Who are considered the owners of the company besides founders?

The owners usually are comprised not only of the founders, people who contributed financial or intellectual capital, but also frequently of key management personnel that are identified as being necessary for the success of the venture. Some people refer to them as the “five C’s” (CEO, CMO, COO, CTO and CFO).


The CEO – chief executive officer

The CMO – chief marketing officer

The COO  - chief operations officer

The CTO – chief technology officer

The CFO – chief financial officer


Although not required, it is common for the five C’s to receive some level of stock rights in connection with their commitment and service to the start-up. Some or all of the roles of the five C’s can be filled by founders, provided founders have necessary skills and talents. Otherwise, it may be better for the business to bring more experienced or educated professionals in a particular field from outside. Imagine a situation when a founder is extremely talented IT engineer, developed an outstanding product, but knows nothing about marketing, business development, and sales? Or he loves what he does in a laboratory and has no interest or desire to go out and socialize with strangers to improve sales? How soon do you think the business will pick up? Not even to mention the possible competitors on the market …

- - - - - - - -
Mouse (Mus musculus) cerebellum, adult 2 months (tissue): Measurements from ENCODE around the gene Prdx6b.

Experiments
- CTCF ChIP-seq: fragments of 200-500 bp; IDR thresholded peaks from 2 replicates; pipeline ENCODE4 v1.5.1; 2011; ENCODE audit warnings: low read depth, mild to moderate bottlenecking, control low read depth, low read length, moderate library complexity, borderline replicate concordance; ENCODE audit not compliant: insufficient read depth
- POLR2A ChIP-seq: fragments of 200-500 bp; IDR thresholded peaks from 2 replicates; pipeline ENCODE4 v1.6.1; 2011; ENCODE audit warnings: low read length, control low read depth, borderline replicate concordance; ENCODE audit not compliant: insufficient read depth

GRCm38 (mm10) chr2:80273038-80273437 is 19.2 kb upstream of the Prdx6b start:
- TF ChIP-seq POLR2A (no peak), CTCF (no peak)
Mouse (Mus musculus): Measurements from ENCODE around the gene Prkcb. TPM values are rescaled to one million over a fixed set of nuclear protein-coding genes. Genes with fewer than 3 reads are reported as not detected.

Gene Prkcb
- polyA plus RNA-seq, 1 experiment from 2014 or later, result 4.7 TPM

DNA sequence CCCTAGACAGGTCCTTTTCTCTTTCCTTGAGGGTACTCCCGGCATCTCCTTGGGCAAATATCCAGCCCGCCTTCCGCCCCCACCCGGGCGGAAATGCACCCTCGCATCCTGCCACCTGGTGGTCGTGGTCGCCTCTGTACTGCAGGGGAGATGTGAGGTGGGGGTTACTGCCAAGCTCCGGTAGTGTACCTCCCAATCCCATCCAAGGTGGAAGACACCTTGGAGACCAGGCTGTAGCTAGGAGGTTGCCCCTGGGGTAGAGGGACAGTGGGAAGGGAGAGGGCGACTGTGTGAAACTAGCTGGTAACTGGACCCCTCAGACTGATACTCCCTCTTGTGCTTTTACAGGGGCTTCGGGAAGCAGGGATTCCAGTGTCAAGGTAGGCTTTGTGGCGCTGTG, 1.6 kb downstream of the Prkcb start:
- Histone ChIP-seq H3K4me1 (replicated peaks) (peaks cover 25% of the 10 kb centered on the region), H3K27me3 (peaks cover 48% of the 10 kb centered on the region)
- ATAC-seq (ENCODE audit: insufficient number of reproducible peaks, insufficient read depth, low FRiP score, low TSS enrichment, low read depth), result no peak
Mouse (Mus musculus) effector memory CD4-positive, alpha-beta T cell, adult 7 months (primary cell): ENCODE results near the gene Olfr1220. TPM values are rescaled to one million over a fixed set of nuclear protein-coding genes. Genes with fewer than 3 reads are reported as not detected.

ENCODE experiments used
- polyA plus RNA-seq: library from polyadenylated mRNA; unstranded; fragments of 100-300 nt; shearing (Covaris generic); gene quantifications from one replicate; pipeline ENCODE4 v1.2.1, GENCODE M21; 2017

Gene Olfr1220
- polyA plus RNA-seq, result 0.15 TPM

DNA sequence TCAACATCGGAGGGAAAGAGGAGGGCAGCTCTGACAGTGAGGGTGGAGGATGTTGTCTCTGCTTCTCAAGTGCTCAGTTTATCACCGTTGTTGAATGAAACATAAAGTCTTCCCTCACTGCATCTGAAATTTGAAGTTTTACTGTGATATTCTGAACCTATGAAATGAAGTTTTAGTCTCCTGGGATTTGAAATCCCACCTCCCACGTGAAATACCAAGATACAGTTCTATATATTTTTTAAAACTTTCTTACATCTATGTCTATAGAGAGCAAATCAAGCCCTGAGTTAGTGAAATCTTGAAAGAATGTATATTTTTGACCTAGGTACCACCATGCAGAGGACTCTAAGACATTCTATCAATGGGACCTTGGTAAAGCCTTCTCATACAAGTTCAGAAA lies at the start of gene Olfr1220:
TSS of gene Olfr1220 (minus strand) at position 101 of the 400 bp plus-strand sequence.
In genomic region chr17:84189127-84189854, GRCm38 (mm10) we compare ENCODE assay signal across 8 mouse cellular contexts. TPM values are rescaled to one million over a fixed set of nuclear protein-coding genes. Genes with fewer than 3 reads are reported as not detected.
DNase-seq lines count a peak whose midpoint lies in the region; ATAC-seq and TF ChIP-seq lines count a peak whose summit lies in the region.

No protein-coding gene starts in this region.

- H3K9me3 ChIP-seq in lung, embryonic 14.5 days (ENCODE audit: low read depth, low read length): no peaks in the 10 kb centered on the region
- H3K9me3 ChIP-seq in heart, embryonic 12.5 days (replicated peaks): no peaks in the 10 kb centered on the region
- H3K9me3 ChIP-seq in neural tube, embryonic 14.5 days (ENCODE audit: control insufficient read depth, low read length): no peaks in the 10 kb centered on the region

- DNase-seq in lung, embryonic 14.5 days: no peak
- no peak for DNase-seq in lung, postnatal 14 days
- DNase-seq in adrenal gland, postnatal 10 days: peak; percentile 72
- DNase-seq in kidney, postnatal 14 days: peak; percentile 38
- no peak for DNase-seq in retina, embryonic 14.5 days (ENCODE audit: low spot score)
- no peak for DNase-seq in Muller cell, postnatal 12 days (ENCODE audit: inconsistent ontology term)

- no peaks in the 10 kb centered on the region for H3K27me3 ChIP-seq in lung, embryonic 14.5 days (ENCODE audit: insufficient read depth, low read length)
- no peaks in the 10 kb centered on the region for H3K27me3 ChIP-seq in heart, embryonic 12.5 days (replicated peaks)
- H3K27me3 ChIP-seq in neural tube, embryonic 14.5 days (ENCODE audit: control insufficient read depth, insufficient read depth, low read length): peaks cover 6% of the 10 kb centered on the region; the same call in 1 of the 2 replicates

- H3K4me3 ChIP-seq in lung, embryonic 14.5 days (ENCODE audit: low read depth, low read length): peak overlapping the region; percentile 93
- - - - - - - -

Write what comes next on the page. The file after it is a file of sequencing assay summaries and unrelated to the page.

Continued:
Owners of the company can also be other key employees when it is desirable to incentivize them to stay and perform or to reward for loyalty and service already given. Once all owners are identified, the next step is to decide how much of a percentage interest they should receive and in what form that interest will be granted. There is no legal or any other requirement concerning this matter. There may be some industry standards, which may be used as solely as guidance (to get an idea if you are knew to the market), but generally it is open to a discussion between two market participants.


Once there is an understanding of how the percentages of ownership should be aligned, then various elements of the company management, owners’ rights and responsibilities, exit strategies, warranties and other matters, which may affect business operations should be considered and agreed upon. At this stage you need assistance of an experienced business lawyer.

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